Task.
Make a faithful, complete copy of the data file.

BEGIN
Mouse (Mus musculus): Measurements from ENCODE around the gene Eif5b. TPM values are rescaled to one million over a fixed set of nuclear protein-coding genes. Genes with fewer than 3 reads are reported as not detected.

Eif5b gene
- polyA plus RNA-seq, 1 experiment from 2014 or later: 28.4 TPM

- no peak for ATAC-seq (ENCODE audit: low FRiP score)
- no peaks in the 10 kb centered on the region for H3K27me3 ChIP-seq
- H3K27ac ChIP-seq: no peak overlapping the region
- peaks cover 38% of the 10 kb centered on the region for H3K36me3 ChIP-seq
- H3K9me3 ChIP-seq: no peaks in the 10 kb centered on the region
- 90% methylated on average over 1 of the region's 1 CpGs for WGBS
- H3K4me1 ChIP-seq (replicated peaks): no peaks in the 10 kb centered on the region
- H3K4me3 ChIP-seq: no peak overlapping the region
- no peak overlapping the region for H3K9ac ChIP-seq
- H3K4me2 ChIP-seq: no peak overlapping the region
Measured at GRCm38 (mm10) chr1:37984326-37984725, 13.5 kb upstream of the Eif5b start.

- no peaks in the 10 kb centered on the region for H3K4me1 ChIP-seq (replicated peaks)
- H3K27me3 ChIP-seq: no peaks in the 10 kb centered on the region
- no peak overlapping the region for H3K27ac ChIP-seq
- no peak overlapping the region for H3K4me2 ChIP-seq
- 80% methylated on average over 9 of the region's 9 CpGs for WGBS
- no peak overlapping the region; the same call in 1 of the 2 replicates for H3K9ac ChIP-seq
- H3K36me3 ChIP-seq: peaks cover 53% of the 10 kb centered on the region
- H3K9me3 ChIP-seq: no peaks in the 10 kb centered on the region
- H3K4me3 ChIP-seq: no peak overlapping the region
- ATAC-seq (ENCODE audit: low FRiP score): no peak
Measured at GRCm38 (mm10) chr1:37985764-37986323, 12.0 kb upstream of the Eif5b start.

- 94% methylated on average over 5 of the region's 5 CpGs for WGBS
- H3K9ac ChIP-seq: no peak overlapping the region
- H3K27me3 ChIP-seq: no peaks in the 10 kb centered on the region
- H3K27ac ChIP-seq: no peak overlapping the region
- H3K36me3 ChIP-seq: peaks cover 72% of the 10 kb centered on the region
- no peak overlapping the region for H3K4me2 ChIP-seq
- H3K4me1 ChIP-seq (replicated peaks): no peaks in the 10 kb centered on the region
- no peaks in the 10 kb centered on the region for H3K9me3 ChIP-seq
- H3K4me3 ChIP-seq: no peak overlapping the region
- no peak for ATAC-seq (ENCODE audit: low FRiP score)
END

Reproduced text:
Mouse (Mus musculus): Measurements from ENCODE around the gene Eif5b. TPM values are rescaled to one million over a fixed set of nuclear protein-coding genes. Genes with fewer than 3 reads are reported as not detected.

Eif5b gene
- polyA plus RNA-seq, 1 experiment from 2014 or later: 28.4 TPM

- no peak for ATAC-seq (ENCODE audit: low FRiP score)
- no peaks in the 10 kb centered on the region for H3K27me3 ChIP-seq
- H3K27ac ChIP-seq: no peak overlapping the region
- peaks cover 38% of the 10 kb centered on the region for H3K36me3 ChIP-seq
- H3K9me3 ChIP-seq: no peaks in the 10 kb centered on the region
- 90% methylated on average over 1 of the region's 1 CpGs for WGBS
- H3K4me1 ChIP-seq (replicated peaks): no peaks in the 10 kb centered on the region
- H3K4me3 ChIP-seq: no peak overlapping the region
- no peak overlapping the region for H3K9ac ChIP-seq
- H3K4me2 ChIP-seq: no peak overlapping the region
Measured at GRCm38 (mm10) chr1:37984326-37984725, 13.5 kb upstream of the Eif5b start.

- no peaks in the 10 kb centered on the region for H3K4me1 ChIP-seq (replicated peaks)
- H3K27me3 ChIP-seq: no peaks in the 10 kb centered on the region
- no peak overlapping the region for H3K27ac ChIP-seq
- no peak overlapping the region for H3K4me2 ChIP-seq
- 80% methylated on average over 9 of the region's 9 CpGs for WGBS
- no peak overlapping the region; the same call in 1 of the 2 replicates for H3K9ac ChIP-seq
- H3K36me3 ChIP-seq: peaks cover 53% of the 10 kb centered on the region
- H3K9me3 ChIP-seq: no peaks in the 10 kb centered on the region
- H3K4me3 ChIP-seq: no peak overlapping the region
- ATAC-seq (ENCODE audit: low FRiP score): no peak
Measured at GRCm38 (mm10) chr1:37985764-37986323, 12.0 kb upstream of the Eif5b start.

- 94% methylated on average over 5 of the region's 5 CpGs for WGBS
- H3K9ac ChIP-seq: no peak overlapping the region
- H3K27me3 ChIP-seq: no peaks in the 10 kb centered on the region
- H3K27ac ChIP-seq: no peak overlapping the region
- H3K36me3 ChIP-seq: peaks cover 72% of the 10 kb centered on the region
- no peak overlapping the region for H3K4me2 ChIP-seq
- H3K4me1 ChIP-seq (replicated peaks): no peaks in the 10 kb centered on the region
- no peaks in the 10 kb centered on the region for H3K9me3 ChIP-seq
- H3K4me3 ChIP-seq: no peak overlapping the region
- no peak for ATAC-seq (ENCODE audit: low FRiP score)